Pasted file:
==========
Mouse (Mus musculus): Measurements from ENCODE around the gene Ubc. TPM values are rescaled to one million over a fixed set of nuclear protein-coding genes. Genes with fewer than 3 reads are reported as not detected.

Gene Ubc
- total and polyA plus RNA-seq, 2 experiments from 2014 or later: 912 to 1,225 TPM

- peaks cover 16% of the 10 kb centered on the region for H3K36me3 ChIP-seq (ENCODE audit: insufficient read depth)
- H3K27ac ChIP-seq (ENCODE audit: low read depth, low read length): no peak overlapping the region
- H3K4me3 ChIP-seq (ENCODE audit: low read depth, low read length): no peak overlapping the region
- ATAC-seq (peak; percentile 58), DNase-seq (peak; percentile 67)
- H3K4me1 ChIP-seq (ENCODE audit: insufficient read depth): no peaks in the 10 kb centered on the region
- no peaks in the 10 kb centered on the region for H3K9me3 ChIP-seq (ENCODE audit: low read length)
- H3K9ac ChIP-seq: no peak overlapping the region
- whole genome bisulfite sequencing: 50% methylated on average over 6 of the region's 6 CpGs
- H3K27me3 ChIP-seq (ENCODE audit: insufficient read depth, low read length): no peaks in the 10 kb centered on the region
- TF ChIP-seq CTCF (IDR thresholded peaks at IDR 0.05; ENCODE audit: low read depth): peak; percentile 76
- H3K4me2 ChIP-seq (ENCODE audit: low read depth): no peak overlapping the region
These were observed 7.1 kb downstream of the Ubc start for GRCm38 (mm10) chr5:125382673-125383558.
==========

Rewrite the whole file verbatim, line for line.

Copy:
Mouse (Mus musculus): Measurements from ENCODE around the gene Ubc. TPM values are rescaled to one million over a fixed set of nuclear protein-coding genes. Genes with fewer than 3 reads are reported as not detected.

Gene Ubc
- total and polyA plus RNA-seq, 2 experiments from 2014 or later: 912 to 1,225 TPM

- peaks cover 16% of the 10 kb centered on the region for H3K36me3 ChIP-seq (ENCODE audit: insufficient read depth)
- H3K27ac ChIP-seq (ENCODE audit: low read depth, low read length): no peak overlapping the region
- H3K4me3 ChIP-seq (ENCODE audit: low read depth, low read length): no peak overlapping the region
- ATAC-seq (peak; percentile 58), DNase-seq (peak; percentile 67)
- H3K4me1 ChIP-seq (ENCODE audit: insufficient read depth): no peaks in the 10 kb centered on the region
- no peaks in the 10 kb centered on the region for H3K9me3 ChIP-seq (ENCODE audit: low read length)
- H3K9ac ChIP-seq: no peak overlapping the region
- whole genome bisulfite sequencing: 50% methylated on average over 6 of the region's 6 CpGs
- H3K27me3 ChIP-seq (ENCODE audit: insufficient read depth, low read length): no peaks in the 10 kb centered on the region
- TF ChIP-seq CTCF (IDR thresholded peaks at IDR 0.05; ENCODE audit: low read depth): peak; percentile 76
- H3K4me2 ChIP-seq (ENCODE audit: low read depth): no peak overlapping the region
These were observed 7.1 kb downstream of the Ubc start for GRCm38 (mm10) chr5:125382673-125383558.